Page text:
2013-05-15 – You see it everywhere: people decrying a culture that gives trophies for just showing up. It’s socialist, they say, not to demand excellence, to reward behavior that anyone can do.
I never got an award like that.
No. I take that back. I have a trophy on my bookshelf at work recognizing “In Appreciation for 10 years of Loyal & Dedicated Service.” So I have an award for just showing up, but only after 10 years. (Truthfully, I got this award after being at the company for 12-1/2 years. Delayed gratification.)
I have given showing-up awards, though. I was once head coach for a children’s soccer league. At the end of each year we gave a trophy or ribbon to the kids who made it through the season.
People get confused about these childhood awards. We give them to small children. When my kids graduated to middle-school activities, the attendance awards started to disappear. By high school, they were pretty much gone. (Not totally gone, as my 10-year award attests.)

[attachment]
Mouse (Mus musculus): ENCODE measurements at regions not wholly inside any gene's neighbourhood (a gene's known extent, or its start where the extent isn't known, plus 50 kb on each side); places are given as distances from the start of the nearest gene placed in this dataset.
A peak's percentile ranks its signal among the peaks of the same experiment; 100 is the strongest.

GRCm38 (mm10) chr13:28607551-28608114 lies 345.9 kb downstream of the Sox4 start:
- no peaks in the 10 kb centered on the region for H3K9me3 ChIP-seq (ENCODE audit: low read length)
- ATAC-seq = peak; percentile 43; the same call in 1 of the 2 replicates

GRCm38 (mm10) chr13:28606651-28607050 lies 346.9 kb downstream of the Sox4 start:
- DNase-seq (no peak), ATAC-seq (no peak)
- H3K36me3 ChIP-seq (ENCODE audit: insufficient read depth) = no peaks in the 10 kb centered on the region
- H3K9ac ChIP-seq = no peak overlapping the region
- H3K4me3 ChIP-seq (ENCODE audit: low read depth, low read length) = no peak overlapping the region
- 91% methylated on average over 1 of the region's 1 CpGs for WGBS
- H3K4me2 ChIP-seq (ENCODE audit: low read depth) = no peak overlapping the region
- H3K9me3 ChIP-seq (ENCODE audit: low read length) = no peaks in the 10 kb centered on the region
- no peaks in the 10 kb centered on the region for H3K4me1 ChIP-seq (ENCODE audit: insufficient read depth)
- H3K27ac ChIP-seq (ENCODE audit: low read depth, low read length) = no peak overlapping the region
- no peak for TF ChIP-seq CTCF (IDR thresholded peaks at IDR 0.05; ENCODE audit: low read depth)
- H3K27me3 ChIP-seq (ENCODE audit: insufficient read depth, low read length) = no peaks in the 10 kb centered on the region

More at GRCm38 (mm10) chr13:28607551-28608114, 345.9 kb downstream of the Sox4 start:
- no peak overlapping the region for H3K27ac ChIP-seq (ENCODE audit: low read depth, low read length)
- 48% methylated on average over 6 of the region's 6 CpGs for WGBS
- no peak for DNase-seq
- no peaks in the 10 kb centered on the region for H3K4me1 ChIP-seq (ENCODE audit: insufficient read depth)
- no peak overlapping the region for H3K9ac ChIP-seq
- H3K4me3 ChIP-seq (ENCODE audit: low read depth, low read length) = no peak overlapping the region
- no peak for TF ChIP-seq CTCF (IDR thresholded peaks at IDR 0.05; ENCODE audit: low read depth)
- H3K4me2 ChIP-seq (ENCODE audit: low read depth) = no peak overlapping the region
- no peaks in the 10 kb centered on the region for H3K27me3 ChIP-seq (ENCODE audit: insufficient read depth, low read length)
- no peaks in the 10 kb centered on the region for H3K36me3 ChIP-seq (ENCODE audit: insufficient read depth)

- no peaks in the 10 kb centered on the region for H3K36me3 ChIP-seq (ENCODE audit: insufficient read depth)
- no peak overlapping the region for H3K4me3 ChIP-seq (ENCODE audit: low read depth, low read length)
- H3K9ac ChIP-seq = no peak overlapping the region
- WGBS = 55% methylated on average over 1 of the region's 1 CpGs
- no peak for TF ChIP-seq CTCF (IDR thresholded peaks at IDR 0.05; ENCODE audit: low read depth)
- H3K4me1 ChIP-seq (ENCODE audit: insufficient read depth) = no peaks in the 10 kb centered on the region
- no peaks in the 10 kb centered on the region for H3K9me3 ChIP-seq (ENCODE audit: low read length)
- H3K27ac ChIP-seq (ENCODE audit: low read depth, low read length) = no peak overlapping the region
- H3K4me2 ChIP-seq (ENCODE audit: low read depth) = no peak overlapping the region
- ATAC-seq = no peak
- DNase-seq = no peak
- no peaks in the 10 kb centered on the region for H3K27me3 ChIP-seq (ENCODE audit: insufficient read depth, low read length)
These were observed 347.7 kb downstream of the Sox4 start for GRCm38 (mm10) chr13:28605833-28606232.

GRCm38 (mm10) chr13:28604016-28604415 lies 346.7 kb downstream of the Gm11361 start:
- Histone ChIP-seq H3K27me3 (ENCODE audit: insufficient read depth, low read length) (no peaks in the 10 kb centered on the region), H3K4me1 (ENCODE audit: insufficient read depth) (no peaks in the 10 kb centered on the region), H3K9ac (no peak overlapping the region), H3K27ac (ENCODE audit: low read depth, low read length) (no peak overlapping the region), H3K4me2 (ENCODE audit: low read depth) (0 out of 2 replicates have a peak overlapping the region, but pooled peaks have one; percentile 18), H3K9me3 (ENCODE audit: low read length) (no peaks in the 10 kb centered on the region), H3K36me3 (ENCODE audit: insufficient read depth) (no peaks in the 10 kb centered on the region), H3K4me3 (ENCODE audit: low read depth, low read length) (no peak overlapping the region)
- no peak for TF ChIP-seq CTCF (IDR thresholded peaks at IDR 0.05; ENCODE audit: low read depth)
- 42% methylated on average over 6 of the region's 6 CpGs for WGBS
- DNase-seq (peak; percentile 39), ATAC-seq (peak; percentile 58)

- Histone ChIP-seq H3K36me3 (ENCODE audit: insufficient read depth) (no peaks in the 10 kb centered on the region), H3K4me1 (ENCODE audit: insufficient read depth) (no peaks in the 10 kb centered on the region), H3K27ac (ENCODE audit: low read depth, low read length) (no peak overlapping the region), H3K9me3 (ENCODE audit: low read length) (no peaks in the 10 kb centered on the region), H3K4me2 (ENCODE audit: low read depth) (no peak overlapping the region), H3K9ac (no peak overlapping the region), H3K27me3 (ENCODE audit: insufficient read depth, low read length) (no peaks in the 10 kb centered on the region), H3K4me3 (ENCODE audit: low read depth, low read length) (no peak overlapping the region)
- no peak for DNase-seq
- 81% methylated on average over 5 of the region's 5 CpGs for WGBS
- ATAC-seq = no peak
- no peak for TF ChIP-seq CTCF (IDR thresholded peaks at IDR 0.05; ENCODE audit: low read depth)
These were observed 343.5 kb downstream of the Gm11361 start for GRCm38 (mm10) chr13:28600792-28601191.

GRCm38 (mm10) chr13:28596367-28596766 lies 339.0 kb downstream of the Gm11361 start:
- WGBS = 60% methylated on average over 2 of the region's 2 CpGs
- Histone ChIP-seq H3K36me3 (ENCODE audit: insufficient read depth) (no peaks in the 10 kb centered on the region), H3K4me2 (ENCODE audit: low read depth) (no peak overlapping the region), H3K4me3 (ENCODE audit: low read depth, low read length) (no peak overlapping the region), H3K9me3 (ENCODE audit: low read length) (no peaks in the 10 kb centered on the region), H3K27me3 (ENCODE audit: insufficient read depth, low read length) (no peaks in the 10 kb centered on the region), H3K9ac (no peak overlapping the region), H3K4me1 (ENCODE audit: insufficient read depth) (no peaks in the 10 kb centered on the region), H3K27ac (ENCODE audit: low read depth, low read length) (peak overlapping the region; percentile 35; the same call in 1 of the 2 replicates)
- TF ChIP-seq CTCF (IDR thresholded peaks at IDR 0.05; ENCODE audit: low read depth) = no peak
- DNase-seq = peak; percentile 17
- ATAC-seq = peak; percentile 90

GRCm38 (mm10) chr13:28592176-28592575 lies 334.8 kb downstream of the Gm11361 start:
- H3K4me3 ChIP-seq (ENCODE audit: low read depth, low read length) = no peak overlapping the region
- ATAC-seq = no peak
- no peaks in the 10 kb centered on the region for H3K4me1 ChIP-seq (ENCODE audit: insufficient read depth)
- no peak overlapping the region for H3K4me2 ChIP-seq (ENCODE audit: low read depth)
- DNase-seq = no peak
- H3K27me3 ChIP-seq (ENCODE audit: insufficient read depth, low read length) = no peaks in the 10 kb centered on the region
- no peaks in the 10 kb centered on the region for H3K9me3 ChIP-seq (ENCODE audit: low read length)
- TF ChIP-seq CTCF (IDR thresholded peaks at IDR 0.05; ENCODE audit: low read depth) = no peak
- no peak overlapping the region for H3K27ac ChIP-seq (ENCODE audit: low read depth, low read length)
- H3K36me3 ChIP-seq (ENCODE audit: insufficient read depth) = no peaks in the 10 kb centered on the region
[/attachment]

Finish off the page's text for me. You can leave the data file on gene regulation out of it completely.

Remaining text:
I’ve heard people complain about the childhood soccer league for being insufficiently competitive. This mostly comes from very competitive parents who are anxious about their kids advancing to the competitive travel leagues. What they don’t get is that both leagues are good, as long as you don’t put a 6-year old into the travel league or a 14-year old into the baby league. The awards are age-appropriate.
Complaints about “trophies for just showing up” are really straw men. It’s not really happening. It’s really a statement of elitism. People who voice this complaint don’t like to share. (They probably didn’t get a trophy for the sharing lesson in their kindergartens.)
The odd thing about this whole thing is that a big part of adult life is just showing up. Woody Allen is famously quoted as saying “Showing up is eighty percent of life” (apparently from the August 21, issue of the New York Times).